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Democrats increasingly wary of Big Government

by Wes Messamore, published

As fellow contributor, Christopher Guzman, noted yesterday, 64% of Americans say big government is the "biggest threat to the country," just one percentage point less than the record high of 65% during 1999 and 2000, near the end of President Clinton's final term.

And the recent surge of Americans fearing and distrusting their government isn't just a Republican, right-wing, conservative, or Tea Party thing. Democrats actually led the increase of Americans who consider the government our country's biggest threat. As Gallup reports:

"Almost half of Democrats now say big government is the biggest threat to the nation, more than say so about big business, and far more than were concerned about big government in March 2009. The 32% of Democrats concerned about big government at that time -- shortly after President Obama took office -- was down significantly from a reading in 2006, when George W. Bush was president."

That the number of Democrats who fear big government has grown so significantly since March 2009, a time when the nation was presided over by a Democratic Administration, seems to speak volumes about the overreach of federal policies and radical consolidation of federal power under President Obama. Even his own party is growing anxious about the direction of our federal government, despite one of their own at the helm.

The trend might suggest a streak of libertarian and independent sentiment brewing in the party of Thomas Jefferson. It also tells us something else very interesting: Democrats might be resonating with Tea Party ideas more than with the ideas of Occupy Wall Street, which has focused on Big Business as the greatest threat to America, and proposed solutions that involve more federal regulation, oversight, and reform led by the "big government" that more and more Democrats have come to fear since 2009.

The poll results come at a time when Americans increasingly view the federal government as altogether illegitimate, with a poll three months ago in late August showing that only 17% of Americans believe the federal government has the consent of those it governs-- a principle on which the United States was founded. As I wrote at the time:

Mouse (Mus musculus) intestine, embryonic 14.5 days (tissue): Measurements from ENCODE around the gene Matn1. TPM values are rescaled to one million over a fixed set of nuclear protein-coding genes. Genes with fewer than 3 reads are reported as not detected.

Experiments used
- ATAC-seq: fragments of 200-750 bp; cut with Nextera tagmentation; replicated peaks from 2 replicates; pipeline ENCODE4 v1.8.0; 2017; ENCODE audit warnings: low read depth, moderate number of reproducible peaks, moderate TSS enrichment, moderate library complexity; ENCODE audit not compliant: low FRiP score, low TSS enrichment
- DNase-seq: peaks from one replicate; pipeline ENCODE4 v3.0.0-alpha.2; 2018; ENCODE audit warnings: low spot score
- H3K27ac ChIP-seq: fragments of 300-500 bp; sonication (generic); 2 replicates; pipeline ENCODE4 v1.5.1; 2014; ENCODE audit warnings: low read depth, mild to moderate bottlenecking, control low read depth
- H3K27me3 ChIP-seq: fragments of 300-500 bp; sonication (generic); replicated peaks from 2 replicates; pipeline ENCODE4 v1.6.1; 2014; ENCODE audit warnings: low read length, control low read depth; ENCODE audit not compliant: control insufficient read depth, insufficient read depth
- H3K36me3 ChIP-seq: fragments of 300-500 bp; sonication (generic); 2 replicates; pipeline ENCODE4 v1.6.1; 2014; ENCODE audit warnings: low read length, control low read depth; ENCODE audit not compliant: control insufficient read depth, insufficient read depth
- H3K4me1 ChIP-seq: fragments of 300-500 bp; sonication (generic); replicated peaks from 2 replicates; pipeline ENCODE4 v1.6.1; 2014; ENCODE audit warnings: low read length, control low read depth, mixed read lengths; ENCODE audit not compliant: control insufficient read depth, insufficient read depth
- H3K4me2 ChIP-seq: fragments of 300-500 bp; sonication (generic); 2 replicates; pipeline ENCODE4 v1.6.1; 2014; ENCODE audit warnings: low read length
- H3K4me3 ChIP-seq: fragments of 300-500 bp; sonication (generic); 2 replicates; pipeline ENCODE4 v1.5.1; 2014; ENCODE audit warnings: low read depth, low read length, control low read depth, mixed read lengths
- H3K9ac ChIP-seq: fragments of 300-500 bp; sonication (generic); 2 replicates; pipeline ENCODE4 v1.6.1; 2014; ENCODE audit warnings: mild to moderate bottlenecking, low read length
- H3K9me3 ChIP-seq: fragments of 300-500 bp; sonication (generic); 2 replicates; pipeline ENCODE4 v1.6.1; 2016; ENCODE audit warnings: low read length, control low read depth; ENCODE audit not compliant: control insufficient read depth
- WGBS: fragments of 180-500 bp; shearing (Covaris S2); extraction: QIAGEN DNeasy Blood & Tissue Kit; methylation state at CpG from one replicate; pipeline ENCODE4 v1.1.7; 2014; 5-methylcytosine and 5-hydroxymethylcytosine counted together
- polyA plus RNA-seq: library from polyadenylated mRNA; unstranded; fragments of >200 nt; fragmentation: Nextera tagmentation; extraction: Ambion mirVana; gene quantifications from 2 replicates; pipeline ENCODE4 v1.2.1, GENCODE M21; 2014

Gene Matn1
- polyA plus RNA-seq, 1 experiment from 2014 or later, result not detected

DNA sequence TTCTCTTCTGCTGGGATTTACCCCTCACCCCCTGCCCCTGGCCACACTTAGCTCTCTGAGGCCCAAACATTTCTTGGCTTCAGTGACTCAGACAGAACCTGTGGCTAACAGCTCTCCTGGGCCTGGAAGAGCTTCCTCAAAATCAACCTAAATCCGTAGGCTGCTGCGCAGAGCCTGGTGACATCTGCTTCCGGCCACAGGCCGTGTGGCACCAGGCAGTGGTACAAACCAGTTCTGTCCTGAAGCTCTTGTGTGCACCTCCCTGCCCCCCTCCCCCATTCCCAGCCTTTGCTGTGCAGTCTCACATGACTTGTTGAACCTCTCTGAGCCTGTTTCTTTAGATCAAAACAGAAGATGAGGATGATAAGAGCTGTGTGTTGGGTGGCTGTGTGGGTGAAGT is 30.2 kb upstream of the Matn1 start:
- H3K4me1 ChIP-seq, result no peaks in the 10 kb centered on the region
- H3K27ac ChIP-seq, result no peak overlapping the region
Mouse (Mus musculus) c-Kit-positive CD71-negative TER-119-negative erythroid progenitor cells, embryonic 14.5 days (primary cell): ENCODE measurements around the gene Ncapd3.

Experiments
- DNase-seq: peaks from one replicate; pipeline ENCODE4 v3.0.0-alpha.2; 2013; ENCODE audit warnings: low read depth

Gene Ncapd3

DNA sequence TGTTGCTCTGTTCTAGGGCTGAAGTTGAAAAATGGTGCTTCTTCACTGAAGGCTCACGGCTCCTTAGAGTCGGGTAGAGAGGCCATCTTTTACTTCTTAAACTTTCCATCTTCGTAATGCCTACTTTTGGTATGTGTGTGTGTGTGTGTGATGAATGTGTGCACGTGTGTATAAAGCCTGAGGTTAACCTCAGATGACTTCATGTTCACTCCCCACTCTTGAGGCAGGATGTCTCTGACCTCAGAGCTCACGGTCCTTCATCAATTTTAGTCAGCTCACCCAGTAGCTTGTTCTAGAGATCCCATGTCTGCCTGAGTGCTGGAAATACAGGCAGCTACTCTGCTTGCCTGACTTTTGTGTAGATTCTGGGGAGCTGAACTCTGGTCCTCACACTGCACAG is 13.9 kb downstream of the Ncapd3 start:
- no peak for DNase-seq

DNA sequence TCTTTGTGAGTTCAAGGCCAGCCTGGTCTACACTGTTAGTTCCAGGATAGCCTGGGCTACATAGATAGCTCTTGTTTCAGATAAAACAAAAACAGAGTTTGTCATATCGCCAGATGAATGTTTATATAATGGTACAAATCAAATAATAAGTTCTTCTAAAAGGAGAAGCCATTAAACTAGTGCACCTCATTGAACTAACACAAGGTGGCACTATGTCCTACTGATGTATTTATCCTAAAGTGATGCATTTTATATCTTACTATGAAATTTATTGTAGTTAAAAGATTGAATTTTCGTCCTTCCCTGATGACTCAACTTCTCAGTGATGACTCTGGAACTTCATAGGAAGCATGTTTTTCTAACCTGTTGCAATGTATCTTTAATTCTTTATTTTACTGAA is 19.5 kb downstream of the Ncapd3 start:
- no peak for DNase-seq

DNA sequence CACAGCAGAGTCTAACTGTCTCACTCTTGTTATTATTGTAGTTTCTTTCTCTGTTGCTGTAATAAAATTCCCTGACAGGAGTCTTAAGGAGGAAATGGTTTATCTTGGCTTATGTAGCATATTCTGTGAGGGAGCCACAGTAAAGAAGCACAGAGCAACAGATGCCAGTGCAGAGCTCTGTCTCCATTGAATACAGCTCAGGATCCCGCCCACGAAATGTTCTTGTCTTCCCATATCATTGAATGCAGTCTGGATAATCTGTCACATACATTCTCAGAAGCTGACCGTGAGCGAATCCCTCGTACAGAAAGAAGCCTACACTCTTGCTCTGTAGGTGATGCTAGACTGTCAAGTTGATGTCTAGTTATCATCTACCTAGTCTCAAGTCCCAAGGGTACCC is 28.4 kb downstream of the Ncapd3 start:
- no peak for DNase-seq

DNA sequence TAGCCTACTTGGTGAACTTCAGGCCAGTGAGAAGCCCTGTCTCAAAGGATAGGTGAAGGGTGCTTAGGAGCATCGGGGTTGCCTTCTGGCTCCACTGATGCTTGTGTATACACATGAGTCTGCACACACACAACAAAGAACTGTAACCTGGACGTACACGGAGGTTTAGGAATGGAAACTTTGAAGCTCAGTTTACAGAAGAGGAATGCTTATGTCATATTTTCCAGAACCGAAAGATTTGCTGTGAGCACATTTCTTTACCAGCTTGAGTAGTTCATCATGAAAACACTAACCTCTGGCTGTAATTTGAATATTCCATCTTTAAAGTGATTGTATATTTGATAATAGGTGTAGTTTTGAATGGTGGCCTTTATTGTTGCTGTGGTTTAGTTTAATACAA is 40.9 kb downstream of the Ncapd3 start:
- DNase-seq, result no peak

"The timing of this revelation, along with the sheer numbers themselves, tells the story of a deep, transpartisan discontent with the policies of the federal government. This isn’t about left or right, Democrat or Republican, union or Tea Party, and it isn’t a mere disagreement over policies either. It’s one thing to strongly, even vehemently disagree with a federal law or policy, but to say that the sum of federal policies as a whole are so egregious that the government itself is illegitimate, that it is governing without the consent of its people… these are the kind of claims that we’re hearing from the discontented peoples of the Arab Spring."

As long as political power to monitor, regulate, and control seemingly every aspect of American (and global) life from cradle to grave continues to centralize in the hands of the federal government, it will be more and more difficult for smaller voices to be heard. It takes the kind of advantages held by the wealthy, well-connected 1% to steer the policy of the Washington regime, so long as Washington continues to make more decisions about ever-widening areas of public policy.  Big, well-established, wealthy, well-connected interests will call the shots, and they won't be calling the shots in favor of the 99%.

By contrast, de-federalizing many areas of public policy and returning that power to the people by taking it away from Washington and distributing it to local communities could make it much easier for small voices to be heard and much harder for large special interests to dictate to an entire nation in favor of their own agenda. Ultimately, I would argue that the real danger to our country doesn't come from big government or big business alone-- it comes from the cooperation of the two for their mutual benefit and at the cost of everyone else. This arrangement has been called many things from "corporatism" to "crony capitalism," but remember that this kind of economic system was a hallmark of what we have called "fascism" for decades.

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